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 Post subject: Category 4 as Dangerous
PostPosted: Thu Jan 30, 2014 1:02 pm 

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I have a client that is classifying category 4 essentially as "Dangerous". Not in the fact that the thermal or plasma or inadequate PPE but rather that the physical force of the explosion will be deadly. I've heard it lately as the open casket/closed casket reference (you're going to die either way its just a matter of burns/no burns). I have been looking for studies that quantify the amount of force an arc flash/blast rated at certain calories. I would assume when the categories were created the physical blast was accounted for in the levels of severity... or is it specifically just thermal? Just curious if anyone can shed some light or information because I'm sure this has been talked about before.. just can't seem to find where.


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PostPosted: Thu Jan 30, 2014 1:28 pm 
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As of this time the only thing that is done in an engineering study on arc flash is quantifying the thermal energy. Plasma and arc blast (pressure forces) are not considered.

There was a paper by Ralph Lee which calculated the theoretical force of an arcing fault in terms of pressure, and there is data available from military tests and standards showing that above around 20 PSI there is a risk and this increases up to around 80-100 PSI where the risk goes to around 100% that internal organs (heart) and ruptured and thus we get a fatality for sure. Ralph Lee's arc blast calculation does not in any way, shape, or form, correlate at all with arc flash and has to be treated separately. Second, it is purely theoretical.

The only data that I have seen so far is a graph provided from some of the preliminary joint IEEE/NFPA study that showed that essentially arc blast is a constant of around 2 PSI (hard to make out from the graphics I saw) for pretty much any input conditions. This seems to at a minimum completely invalidate the Lee theoretical calculation that seems to show that even for relatively low level (10-15 cal/cm^2) arcs, an arc blast is 100% fatal.

Note also that what you are referring to at all is the 40 cal/cm^2 "rule" which is being removed from NFPA 70E. It was originally suggested that as an upper limit at some point arc blast becomes a more serious threat than arc flash. The cutoff suggested in the fine print note (note==explanatory, not part of the actual Code) was 40 cal/cm^2. An alternative interpretation is that although the equipment may not be inherently dangerous, a "heightened awareness" is warranted. Since as of this point at least the preliminary data from the joint IEEE/NFPA arc flash study invalidates the "40 cal cutoff" and Ralph Lee's theoretical calculation (correct or not) also invalidates it, the note is being DELETED from the Code.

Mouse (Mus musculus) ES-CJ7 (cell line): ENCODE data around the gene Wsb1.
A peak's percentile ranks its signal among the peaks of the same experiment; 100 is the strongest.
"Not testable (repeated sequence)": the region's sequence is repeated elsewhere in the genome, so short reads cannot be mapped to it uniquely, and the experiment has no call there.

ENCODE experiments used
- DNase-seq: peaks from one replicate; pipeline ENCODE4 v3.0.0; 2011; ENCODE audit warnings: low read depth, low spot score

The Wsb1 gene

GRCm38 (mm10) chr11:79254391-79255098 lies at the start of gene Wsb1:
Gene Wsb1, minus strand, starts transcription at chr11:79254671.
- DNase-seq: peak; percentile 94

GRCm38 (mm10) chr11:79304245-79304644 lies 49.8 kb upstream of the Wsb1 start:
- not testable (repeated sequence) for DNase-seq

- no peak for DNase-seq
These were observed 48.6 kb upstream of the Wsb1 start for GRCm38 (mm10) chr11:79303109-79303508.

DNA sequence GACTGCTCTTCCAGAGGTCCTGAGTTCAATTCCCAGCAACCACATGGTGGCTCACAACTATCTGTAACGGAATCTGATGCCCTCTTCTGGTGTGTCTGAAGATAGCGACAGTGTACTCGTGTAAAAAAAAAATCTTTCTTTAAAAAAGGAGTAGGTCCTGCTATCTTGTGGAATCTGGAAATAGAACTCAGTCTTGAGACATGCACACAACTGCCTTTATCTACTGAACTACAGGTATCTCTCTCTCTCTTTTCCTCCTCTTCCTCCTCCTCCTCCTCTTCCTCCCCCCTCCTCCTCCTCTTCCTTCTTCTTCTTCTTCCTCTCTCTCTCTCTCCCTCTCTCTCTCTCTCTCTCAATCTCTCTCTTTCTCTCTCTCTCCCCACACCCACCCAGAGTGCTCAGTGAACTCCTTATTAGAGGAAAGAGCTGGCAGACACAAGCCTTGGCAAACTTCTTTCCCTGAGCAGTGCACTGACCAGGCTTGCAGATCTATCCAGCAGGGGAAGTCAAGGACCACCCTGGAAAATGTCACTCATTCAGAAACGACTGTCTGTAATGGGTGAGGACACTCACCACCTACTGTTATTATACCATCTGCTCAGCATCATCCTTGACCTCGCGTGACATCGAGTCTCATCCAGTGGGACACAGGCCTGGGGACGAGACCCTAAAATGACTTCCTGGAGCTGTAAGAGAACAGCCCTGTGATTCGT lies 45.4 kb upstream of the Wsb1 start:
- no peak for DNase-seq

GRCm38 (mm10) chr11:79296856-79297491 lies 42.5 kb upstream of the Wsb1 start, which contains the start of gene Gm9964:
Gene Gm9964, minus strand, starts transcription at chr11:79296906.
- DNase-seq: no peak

The term "Danger" and "Warning" comes from labelling as per ANSI Z535. Hazards which can cause an immediate life threatening injury are labeled with the signal word "DANGER". This would apply for instance to access panels on medium voltage switchgear bus which as per NEC Code must be labeled "DANGER--HIGH VOLTAGE---KEEP OUT". The signal word "WARNING" is reserved for hazards which again can cause a life threatening injury but the effect is not immediate and would for instance occur if appropriate action is not taken. Note that prior to the most recent editions of ANSI Z535, these definitions were not clear and thus there was a lot of confusion about how to differentiate the signal words "DANGER" and "WARNING". Thus there is a lot of misuse. This has been fixed in the more recent editions of the Z535 Code.

Some practitioners have made a practice in the past of labelling equipment which is over 40 cal/cm^2 with the "DANGER" signal word in keeping with the note in 70E. However clearly there is no immediate danger from the equipment unless there is some obvious visible threat such as water pouring directly onto it from a leaking pipe. Upgrading from "WARNING" to "DANGER" does provide heightened awareness but is also a clear violation of the meaning and intent of the signal words, and unlike 70E, ANSI Z535 is referenced directly by OSHA regulations. Also 70E states that only activities which would be considered interacting with equipment in such a way as to cause an arc flash need to be considered, the equipment itself is not considered inherently dangerous in any way or that it forms an immediate, life threatening hazard. Thus it is inappropriate to use the word "DANGER" and a violation of OSHA for equipment over 40 cal/cm^2 even if the original text in 70E were being retained.


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PostPosted: Fri Jan 31, 2014 7:31 am 

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Much appreciated response. This has become the Friday morning office chatter topic.


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PostPosted: Fri Jan 31, 2014 8:03 am 
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Thermal energy calculations are not directly relateable to blast force.